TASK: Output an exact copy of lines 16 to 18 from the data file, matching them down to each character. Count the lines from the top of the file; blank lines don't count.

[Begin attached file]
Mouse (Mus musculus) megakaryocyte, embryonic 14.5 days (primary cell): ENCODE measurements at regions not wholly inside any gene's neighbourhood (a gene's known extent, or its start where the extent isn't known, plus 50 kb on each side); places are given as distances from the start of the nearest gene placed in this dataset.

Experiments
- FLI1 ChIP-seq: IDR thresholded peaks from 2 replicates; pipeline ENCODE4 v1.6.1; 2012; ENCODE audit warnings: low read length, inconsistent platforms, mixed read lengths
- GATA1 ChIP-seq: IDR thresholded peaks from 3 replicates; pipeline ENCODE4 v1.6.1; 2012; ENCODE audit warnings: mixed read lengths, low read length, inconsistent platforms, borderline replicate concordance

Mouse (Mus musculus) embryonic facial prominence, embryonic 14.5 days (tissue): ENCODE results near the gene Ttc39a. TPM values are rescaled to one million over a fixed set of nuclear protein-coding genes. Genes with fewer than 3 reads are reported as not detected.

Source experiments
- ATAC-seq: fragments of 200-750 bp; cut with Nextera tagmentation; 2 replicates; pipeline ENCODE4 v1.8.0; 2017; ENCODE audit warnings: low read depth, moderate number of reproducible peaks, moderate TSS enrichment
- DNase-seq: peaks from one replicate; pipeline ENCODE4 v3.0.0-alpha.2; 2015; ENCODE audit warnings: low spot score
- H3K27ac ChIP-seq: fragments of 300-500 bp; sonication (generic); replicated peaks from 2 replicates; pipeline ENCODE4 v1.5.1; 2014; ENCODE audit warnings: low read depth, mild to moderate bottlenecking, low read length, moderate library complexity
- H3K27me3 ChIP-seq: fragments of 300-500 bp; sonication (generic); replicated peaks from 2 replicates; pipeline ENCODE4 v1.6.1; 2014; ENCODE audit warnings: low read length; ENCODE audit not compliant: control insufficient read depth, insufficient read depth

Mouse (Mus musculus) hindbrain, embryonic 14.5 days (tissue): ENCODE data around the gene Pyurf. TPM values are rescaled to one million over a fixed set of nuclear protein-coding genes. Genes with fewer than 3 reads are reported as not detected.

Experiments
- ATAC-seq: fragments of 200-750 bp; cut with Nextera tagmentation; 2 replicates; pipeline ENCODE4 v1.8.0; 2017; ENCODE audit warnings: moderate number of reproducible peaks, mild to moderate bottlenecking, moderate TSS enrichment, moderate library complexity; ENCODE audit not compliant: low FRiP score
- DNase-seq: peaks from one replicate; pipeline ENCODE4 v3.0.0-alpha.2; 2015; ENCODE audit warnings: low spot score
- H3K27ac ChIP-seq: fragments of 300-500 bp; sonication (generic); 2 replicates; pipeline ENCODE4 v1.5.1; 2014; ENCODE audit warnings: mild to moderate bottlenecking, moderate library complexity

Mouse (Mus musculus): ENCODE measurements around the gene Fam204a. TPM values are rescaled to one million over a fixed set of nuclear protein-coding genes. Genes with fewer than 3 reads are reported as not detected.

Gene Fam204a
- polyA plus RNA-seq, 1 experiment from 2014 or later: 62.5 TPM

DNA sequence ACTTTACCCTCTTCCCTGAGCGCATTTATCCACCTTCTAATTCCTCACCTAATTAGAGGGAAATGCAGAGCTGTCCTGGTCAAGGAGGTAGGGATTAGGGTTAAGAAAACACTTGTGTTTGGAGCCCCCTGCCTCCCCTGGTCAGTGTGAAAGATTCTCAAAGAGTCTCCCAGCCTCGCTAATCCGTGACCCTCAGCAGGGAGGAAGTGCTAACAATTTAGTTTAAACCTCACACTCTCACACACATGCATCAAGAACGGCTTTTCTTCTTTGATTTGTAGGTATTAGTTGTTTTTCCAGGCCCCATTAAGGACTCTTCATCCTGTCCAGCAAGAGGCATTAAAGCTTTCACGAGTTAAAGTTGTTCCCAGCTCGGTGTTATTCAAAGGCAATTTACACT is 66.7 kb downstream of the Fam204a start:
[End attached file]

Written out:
Mouse (Mus musculus): ENCODE measurements around the gene Fam204a. TPM values are rescaled to one million over a fixed set of nuclear protein-coding genes. Genes with fewer than 3 reads are reported as not detected.

Gene Fam204a
- polyA plus RNA-seq, 1 experiment from 2014 or later: 62.5 TPM